Buckley: I agree there is the opportunity to get burnt out if you’re not a good manager and don’t make those guardrails. Your team is made up of completely different types of employees so there shouldn’t be one playbook that works for everybody.
Hessel: If you had to pick one technology that has helped you in a hybrid, work from home or a full remote scenario, what has benefitted you the most and why?
Neely: The ability to connect with someone through video, the ability to talk back and forth with different groups, the ability to join a meeting on the fly and discuss things face to face in the hybrid workforce, is a big deal.
Buckley: I’d say Slack is number one. That’s where we set our culture. The joke is that Slack is the hallway to an office. That’s where you get to learn about your coworkers, go into their environment and see their living room or their bedroom or wherever. You’re already in their house with them.
Charles: The [technology] I really want to highlight, especially for the smaller companies in the room, is Trello.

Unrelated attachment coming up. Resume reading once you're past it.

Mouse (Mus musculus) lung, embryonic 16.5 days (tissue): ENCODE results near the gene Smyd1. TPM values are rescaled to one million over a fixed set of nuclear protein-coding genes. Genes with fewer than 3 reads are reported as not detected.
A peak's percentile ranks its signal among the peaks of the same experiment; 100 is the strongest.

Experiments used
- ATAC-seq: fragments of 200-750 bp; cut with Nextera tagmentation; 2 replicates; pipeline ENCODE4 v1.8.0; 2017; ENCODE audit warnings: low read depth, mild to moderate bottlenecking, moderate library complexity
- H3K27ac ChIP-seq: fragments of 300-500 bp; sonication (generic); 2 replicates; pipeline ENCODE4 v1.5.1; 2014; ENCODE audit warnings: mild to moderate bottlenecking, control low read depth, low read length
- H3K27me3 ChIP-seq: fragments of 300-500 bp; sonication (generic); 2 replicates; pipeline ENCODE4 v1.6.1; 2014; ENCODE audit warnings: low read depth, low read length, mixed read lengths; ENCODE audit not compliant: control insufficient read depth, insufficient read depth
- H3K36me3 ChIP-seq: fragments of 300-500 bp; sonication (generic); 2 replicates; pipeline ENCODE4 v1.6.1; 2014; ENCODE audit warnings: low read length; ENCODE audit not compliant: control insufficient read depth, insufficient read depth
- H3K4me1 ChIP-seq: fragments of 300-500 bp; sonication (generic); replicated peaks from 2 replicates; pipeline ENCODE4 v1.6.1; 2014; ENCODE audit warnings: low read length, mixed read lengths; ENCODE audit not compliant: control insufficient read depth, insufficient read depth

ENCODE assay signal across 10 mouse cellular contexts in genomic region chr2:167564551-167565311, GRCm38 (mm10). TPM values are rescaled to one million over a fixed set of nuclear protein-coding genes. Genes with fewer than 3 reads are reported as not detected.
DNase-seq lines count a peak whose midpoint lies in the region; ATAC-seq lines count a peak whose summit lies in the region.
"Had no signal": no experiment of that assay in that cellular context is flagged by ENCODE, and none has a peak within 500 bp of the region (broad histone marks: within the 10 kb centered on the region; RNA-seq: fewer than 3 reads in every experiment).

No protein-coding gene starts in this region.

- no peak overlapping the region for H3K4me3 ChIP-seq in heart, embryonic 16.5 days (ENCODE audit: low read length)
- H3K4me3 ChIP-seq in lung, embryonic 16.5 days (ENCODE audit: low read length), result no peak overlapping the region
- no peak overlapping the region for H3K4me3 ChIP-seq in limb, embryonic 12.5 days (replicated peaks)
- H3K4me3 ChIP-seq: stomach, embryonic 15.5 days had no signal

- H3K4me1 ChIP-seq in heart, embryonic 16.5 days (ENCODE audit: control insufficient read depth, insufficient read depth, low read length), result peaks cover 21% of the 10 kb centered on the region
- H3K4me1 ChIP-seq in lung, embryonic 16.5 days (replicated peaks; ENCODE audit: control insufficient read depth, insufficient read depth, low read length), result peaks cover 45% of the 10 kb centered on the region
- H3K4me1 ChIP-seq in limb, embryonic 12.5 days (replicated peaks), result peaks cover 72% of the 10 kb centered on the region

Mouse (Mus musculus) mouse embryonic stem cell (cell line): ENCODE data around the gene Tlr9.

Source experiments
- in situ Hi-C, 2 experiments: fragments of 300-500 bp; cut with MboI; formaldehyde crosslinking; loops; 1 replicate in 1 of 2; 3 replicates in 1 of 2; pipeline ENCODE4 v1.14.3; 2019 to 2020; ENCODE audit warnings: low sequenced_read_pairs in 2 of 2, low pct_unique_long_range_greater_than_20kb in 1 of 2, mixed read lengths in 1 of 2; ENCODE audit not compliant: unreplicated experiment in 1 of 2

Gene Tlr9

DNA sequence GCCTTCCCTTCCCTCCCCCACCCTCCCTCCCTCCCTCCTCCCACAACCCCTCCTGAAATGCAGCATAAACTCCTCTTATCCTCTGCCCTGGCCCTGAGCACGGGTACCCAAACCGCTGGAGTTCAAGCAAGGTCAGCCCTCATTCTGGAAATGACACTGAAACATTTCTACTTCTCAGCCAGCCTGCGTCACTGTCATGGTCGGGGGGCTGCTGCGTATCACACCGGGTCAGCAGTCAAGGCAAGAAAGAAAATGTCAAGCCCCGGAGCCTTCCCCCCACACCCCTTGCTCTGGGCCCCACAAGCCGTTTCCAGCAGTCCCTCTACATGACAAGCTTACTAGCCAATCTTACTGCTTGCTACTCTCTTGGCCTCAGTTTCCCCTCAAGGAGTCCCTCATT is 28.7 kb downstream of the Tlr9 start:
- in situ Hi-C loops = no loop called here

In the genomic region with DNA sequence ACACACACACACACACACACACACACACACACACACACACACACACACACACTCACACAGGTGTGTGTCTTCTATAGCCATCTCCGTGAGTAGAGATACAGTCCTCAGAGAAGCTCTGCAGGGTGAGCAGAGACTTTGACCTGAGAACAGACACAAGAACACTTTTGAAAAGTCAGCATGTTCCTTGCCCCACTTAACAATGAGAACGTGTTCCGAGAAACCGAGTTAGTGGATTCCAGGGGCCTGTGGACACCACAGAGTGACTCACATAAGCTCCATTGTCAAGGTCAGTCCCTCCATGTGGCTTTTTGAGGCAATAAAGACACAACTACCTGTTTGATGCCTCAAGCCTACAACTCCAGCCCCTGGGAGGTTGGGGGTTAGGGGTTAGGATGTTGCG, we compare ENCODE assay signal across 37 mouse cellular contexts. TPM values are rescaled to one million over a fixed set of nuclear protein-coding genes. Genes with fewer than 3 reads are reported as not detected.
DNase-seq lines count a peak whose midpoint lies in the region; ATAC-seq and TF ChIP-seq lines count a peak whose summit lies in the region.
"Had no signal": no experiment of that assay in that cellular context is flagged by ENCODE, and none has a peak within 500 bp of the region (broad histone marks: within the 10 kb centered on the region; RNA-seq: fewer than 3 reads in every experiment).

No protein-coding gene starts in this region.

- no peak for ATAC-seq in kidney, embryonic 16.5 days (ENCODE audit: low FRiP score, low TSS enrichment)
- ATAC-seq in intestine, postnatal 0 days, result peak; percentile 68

Hessel: What about culture? How does a hybrid workforce have one?
Neely: What we’ve done, as a business, is focus on our core values. We say, ‘This is not just something in the book that you need to read, this is who we are and who we want to be.’ It really caused all of us to embrace that culture of who we are, no matter if you’re in office or remote. ♦
ABOUT ‘TECH CONNECT’
TBBW’s “TECH Connect” series is an exclusive, invitation-only, event that brings together the Tampa Bay area’s top business leaders to meet and mingle. PSCU, KUDUCOM, Source 1 Solutions and The Karla Dorsey Team at Compass were presenting sponsors. The host sponsor was the Tampa Bay Wave.
Partnering with TBBW on future editions provides an opportunity to network with the area’s business elite, generate new business opportunities and increase brand awareness.
For information about event sponsorship opportunities, email Jason Baker at